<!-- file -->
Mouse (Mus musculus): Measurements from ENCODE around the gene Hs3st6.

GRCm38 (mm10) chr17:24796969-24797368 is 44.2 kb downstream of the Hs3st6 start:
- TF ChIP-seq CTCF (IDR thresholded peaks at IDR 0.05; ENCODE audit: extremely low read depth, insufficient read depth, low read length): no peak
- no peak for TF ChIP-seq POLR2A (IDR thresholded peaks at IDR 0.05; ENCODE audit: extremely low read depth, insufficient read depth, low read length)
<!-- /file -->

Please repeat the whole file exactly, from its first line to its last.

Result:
Mouse (Mus musculus): Measurements from ENCODE around the gene Hs3st6.

GRCm38 (mm10) chr17:24796969-24797368 is 44.2 kb downstream of the Hs3st6 start:
- TF ChIP-seq CTCF (IDR thresholded peaks at IDR 0.05; ENCODE audit: extremely low read depth, insufficient read depth, low read length): no peak
- no peak for TF ChIP-seq POLR2A (IDR thresholded peaks at IDR 0.05; ENCODE audit: extremely low read depth, insufficient read depth, low read length)